over time. It can’t be avoided. When your age becomes
discernable to the ear, you will be constrained to rolls When developing packaging,
where your voice is appropriate. keep in mind that clients are
hiring you for your voice, not
Now, a critical point to make in this regard is that the your face. If they see your face, it
voice-over actor can often take advantage of anonymity. is likely that unconscious stereo-
typing can occur in a way that
If, for example, you’re very young with a very mature goes against you. And once that
sound, the last thing you want to do is spoil your chances happens, the client may not be
by sending a picture and resume that might have the able to hear your voice because
client unconsciously stereotype you as “too young” or vice of the "noise" created in his
versa. subconscious based on seeing
This is a mistake many voice-over actors make because
they just can’t resist putting a great head shot on the Conclusion: While
demo packaging. your look has
nothing to do with
Q: How often do you use people with accents other your voice, it can
than American? have everything to
do with how your
voice is perceived. consistency,
Don’t risk confusion. a keen awareness of their role in the production
Q: How do I brand myself as a voice-over actor?
Q: Does it pay to network with producer/directors, or
First you have to understand what you have to sell in terms is it really up to the agents to get me the job?
of your voice-over capabilities:
It’s mostly up to agents, managers, and industry word-of-
mouth. But there’s a great deal you can do to give those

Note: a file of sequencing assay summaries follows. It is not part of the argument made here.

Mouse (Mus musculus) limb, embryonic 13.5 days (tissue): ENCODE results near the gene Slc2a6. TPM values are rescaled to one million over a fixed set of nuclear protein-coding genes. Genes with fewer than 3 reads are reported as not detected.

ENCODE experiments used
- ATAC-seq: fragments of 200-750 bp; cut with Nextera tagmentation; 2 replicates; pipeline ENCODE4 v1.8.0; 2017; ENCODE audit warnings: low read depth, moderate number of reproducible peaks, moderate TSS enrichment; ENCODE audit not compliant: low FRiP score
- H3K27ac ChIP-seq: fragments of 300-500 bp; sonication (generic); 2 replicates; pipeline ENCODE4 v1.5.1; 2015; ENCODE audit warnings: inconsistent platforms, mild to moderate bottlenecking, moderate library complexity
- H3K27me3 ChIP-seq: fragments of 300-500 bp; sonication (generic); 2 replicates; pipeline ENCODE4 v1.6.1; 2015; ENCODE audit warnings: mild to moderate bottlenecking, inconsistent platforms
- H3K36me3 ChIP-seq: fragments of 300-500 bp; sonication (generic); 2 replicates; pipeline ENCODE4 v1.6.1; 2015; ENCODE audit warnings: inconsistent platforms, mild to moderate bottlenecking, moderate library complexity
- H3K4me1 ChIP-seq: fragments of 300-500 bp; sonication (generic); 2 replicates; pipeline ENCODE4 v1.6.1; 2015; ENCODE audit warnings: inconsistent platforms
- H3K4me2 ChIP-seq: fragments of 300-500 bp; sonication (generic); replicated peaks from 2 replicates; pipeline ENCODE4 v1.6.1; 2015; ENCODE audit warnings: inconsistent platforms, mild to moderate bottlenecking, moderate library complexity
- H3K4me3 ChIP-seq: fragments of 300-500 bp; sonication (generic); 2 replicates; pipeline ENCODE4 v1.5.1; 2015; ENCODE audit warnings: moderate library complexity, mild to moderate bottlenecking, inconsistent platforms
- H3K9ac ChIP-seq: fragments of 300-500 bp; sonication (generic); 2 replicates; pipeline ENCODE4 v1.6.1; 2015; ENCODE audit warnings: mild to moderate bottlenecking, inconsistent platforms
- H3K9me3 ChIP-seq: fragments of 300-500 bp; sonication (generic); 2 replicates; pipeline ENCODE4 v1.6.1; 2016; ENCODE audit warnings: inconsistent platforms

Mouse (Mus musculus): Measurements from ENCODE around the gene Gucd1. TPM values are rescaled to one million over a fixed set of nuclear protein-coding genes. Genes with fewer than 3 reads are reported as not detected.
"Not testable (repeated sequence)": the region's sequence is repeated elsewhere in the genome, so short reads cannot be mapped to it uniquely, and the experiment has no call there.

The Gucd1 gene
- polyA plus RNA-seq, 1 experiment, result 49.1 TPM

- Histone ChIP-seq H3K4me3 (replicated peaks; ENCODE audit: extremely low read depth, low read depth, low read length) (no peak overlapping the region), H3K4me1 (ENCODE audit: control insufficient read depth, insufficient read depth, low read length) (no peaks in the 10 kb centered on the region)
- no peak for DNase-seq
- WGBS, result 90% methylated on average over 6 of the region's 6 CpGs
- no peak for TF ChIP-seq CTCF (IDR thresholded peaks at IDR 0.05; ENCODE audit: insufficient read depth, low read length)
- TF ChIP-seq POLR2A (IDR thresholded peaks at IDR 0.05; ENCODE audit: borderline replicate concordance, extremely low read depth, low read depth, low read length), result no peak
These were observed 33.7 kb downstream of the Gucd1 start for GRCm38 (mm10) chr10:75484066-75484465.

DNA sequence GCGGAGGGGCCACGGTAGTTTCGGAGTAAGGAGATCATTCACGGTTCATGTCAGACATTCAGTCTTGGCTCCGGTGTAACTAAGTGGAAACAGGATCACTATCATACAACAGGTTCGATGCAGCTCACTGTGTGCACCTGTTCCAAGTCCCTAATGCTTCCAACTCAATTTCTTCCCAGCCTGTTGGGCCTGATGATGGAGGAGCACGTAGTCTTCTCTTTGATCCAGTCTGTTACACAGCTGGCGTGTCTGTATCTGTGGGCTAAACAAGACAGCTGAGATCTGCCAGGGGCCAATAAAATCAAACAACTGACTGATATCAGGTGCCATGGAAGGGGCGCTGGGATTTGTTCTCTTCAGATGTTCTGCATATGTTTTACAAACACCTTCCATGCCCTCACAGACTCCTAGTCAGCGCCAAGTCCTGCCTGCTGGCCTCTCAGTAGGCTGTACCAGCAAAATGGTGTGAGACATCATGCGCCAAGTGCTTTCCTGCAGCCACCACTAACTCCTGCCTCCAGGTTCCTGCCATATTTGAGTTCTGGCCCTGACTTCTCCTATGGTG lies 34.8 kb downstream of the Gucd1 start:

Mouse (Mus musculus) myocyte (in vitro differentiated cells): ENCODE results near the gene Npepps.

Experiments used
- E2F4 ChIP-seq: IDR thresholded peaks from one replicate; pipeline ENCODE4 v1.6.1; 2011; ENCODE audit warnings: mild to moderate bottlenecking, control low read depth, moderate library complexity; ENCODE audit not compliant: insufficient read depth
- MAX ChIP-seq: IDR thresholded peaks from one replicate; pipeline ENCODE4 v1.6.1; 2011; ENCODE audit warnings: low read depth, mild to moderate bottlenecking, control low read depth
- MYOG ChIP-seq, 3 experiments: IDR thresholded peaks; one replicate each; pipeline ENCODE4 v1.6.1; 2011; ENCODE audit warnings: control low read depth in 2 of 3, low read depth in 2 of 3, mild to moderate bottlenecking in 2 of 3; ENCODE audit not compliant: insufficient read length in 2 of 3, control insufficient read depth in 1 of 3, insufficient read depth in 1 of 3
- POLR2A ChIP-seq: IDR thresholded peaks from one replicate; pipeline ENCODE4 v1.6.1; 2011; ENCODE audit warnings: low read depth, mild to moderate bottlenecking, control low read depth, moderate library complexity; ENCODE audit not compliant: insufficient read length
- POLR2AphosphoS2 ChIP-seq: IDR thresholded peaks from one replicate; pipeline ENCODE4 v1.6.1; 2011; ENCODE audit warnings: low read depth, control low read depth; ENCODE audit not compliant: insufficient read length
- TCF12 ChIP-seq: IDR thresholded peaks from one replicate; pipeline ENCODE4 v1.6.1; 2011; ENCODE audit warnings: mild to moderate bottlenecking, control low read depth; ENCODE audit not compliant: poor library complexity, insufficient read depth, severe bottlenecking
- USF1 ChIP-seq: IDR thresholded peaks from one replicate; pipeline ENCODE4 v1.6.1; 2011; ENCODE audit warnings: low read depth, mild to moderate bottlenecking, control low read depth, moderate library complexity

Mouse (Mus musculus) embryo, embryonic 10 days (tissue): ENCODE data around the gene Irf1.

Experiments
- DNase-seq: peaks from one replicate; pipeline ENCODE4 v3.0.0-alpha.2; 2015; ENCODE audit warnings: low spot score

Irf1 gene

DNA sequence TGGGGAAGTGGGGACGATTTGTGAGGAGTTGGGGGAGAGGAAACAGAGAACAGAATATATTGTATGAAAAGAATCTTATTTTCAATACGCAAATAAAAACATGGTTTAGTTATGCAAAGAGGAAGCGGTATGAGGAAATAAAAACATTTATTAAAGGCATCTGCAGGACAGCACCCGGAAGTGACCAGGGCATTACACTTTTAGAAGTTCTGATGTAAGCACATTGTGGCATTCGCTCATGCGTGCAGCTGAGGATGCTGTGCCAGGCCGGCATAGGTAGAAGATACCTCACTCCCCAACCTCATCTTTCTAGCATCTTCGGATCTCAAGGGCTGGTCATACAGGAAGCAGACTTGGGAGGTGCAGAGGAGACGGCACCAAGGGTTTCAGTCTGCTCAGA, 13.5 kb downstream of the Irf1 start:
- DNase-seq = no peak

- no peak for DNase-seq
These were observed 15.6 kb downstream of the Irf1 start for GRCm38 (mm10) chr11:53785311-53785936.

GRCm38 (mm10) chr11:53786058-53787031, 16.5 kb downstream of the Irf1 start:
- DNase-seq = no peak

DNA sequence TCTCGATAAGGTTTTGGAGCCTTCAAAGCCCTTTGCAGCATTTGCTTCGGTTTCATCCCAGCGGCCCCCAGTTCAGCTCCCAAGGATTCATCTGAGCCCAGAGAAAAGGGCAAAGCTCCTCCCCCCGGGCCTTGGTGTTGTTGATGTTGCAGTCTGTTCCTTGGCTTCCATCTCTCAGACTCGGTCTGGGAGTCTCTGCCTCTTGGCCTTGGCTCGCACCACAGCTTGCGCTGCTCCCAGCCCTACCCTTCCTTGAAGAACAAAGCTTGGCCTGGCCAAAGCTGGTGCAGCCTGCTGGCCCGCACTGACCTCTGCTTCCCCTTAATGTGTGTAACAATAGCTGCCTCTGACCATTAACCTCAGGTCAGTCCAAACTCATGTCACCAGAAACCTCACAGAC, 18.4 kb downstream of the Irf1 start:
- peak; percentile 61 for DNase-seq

people good stu to work with.
and as a professional collaborator: I like to point out that as hard as the agent works, they get
only 10% of the money, and that leaves the talent with
people skills, doing the work to earn the other 90%.
That work doesn’t end with showing up for auditions and
Work this out with your agent, and keep your agent jobs!
apprised of new developments in additional training or
techniques you pick up over time. It means nding creative ways, traditional and non-
traditional, to put yourself out there in the best possible
Now that you know what you have to sell, branding is a light.
process of getting that understanding into the minds of all
with whom you come into contact. This is a delicate dance, especially when it comes to
networking with buyers (producers, creative directors,
A branding professional can be worth the time and money etc.), because these people do not generally spend time
here. Everyone thinks they can do branding, but it’s not a listening to and categorizing voices for later use.